Tuesday, June 25, 2013

The Station Agent

Not long into Thomas McCarthy's The Station Agent does the story begin. Fin (Peter Dinklage) inherits a train depot from a friend of his. He tries to keep himself distant from those around him, but that doesn't stop Joe (Bobby Cannavale) and Olivia (Patricia Clarkson) from trying.

The Station Agent is certainly far from other films from the year. (I mean, it was released the same year as Mystic River and 21 Grams.) It's not an emotionally driven film but there are dramatic moments in it. It has its fair share of both comedy and drama though.

Usually many films tend to stray away from the emotional bonds that the characters make throughout the film. (Physical bonds, however...) The Station Agent is one such film that focuses on such bonds. (Granted, that's expected for an indie film, but still.)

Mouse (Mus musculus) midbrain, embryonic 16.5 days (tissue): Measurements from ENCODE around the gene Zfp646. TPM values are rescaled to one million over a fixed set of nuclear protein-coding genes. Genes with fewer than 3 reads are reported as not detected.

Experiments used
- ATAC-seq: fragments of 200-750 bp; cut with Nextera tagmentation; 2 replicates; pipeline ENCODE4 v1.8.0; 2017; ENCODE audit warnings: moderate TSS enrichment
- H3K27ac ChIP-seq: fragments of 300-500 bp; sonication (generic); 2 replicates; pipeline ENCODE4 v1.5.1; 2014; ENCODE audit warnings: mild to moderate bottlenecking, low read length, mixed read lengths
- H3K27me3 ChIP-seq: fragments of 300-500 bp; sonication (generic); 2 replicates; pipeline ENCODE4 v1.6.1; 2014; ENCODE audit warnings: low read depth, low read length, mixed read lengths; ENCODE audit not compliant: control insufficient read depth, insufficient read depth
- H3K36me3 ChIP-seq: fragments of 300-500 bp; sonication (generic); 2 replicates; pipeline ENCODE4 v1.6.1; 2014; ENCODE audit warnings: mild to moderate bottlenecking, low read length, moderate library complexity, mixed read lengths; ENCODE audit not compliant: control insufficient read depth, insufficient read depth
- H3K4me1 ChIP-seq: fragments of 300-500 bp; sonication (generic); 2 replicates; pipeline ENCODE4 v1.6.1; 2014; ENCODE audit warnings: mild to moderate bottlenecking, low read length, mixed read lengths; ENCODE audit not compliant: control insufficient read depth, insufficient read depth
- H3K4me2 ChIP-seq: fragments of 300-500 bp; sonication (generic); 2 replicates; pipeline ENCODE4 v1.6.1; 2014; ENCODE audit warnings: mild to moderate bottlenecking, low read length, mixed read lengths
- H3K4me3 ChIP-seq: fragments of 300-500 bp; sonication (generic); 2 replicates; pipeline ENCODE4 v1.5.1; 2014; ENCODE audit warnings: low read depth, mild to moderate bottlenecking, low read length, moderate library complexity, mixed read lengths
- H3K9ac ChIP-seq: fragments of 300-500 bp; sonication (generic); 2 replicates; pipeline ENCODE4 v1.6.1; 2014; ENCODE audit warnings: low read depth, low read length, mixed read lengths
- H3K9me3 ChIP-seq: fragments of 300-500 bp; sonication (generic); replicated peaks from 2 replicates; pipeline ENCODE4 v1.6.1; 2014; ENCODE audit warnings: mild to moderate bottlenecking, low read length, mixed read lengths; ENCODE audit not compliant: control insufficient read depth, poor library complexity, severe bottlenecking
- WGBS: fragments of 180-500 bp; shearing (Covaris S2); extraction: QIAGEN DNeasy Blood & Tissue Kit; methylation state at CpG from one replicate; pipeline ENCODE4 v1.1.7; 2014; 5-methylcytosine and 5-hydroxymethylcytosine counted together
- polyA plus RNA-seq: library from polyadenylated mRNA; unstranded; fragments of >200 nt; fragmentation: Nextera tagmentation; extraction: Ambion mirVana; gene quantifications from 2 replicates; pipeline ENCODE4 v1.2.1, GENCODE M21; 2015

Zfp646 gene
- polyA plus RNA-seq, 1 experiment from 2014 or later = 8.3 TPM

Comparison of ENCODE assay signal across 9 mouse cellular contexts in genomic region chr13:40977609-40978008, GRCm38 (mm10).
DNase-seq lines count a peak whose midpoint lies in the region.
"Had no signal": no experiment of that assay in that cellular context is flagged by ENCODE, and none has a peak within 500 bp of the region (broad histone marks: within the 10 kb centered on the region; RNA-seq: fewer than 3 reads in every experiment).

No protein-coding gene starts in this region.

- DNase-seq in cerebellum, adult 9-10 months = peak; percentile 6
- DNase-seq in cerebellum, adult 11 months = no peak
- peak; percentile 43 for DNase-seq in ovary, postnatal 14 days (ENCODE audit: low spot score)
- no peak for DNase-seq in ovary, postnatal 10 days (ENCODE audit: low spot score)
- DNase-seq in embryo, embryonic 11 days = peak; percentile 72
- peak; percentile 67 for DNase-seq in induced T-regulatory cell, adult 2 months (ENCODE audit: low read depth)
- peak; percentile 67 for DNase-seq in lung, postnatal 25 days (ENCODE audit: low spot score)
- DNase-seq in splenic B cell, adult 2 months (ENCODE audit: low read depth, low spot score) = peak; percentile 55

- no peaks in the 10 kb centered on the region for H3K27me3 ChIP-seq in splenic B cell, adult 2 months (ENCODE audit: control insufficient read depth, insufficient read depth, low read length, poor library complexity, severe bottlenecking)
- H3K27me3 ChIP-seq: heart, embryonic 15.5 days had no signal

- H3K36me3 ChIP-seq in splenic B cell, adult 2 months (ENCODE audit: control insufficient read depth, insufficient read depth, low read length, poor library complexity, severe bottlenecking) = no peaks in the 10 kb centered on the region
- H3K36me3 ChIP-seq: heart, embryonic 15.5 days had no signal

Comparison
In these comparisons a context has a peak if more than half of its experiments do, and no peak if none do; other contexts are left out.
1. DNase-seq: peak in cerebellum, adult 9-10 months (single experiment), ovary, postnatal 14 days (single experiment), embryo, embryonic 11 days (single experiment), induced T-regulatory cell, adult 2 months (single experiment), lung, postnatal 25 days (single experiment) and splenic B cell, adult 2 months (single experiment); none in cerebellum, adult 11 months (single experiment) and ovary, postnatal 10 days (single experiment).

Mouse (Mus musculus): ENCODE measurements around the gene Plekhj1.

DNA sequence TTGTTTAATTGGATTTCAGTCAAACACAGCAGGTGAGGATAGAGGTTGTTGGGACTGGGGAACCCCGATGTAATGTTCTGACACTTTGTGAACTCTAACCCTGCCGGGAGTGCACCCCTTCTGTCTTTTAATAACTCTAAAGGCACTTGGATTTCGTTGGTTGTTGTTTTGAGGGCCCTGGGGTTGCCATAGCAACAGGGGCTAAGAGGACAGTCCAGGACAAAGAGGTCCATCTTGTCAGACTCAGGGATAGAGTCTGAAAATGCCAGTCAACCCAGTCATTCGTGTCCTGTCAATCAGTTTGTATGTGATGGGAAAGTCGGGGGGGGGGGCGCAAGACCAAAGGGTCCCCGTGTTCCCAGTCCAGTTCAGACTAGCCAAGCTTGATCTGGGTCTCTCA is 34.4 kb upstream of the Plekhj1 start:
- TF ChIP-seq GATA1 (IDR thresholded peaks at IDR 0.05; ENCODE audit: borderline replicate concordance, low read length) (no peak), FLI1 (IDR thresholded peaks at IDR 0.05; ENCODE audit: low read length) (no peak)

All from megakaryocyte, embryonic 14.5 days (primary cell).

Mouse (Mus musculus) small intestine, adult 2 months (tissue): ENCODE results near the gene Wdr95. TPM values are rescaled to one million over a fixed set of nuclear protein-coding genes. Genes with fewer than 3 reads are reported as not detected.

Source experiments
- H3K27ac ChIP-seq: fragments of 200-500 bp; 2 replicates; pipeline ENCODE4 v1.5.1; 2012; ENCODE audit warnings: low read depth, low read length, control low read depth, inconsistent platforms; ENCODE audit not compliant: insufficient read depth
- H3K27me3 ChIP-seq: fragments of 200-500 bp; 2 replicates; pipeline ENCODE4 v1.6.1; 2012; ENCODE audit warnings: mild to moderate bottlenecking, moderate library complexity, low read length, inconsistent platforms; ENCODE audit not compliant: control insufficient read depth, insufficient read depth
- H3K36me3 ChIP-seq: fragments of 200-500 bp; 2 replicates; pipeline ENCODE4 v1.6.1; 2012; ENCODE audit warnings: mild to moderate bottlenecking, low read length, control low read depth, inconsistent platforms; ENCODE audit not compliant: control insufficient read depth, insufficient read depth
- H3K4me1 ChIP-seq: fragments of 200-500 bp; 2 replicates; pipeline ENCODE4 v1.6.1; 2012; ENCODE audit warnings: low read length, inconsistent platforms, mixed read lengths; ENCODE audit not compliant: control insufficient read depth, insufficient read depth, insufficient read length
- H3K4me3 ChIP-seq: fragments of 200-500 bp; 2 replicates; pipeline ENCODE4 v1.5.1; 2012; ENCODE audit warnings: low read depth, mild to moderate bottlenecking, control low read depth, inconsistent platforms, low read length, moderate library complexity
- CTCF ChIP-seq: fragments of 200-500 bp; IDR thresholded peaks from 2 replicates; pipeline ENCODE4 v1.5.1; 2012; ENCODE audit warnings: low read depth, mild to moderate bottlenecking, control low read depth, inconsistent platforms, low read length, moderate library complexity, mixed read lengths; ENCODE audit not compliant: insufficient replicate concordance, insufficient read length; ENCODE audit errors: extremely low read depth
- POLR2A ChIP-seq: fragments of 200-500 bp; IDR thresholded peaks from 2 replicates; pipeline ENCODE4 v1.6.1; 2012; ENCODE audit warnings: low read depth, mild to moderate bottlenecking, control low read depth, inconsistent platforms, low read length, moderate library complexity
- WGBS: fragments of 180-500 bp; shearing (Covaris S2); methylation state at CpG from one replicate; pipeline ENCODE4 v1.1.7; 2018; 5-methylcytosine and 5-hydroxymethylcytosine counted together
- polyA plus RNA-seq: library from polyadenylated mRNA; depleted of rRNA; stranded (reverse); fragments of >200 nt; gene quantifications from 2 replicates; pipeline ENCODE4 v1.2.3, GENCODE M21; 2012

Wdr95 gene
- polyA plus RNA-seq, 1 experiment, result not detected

Amongst the work from the three primary actors, they each provide substantial work. Dinklage shows both resistance and acceptance towards emotions. Cannavale provides most of the film's comic relief. Which brings me to Clarkson, the best thing about The Station Agent. She's worrisome without getting to Woody Allen levels and self-destructive without the melodrama. (There's also some good early work from Michelle Williams.)

Anyway, The Station Agent is an all right film. Nothing particularly special about it but it's still an amusing film. It also got me curious about McCarthy's other films.

My Rating: ****

1 comment:

  1. I've had this in my Netflix queue for a long time, and I keep bumping stuff ahead of it. I love Dinklage on Game of Thrones, and Canavale really impressed me in Boardwalk Empire. I hope I can get through my never ending queue soon.


Comments are appreciated. More so if they are appropriate.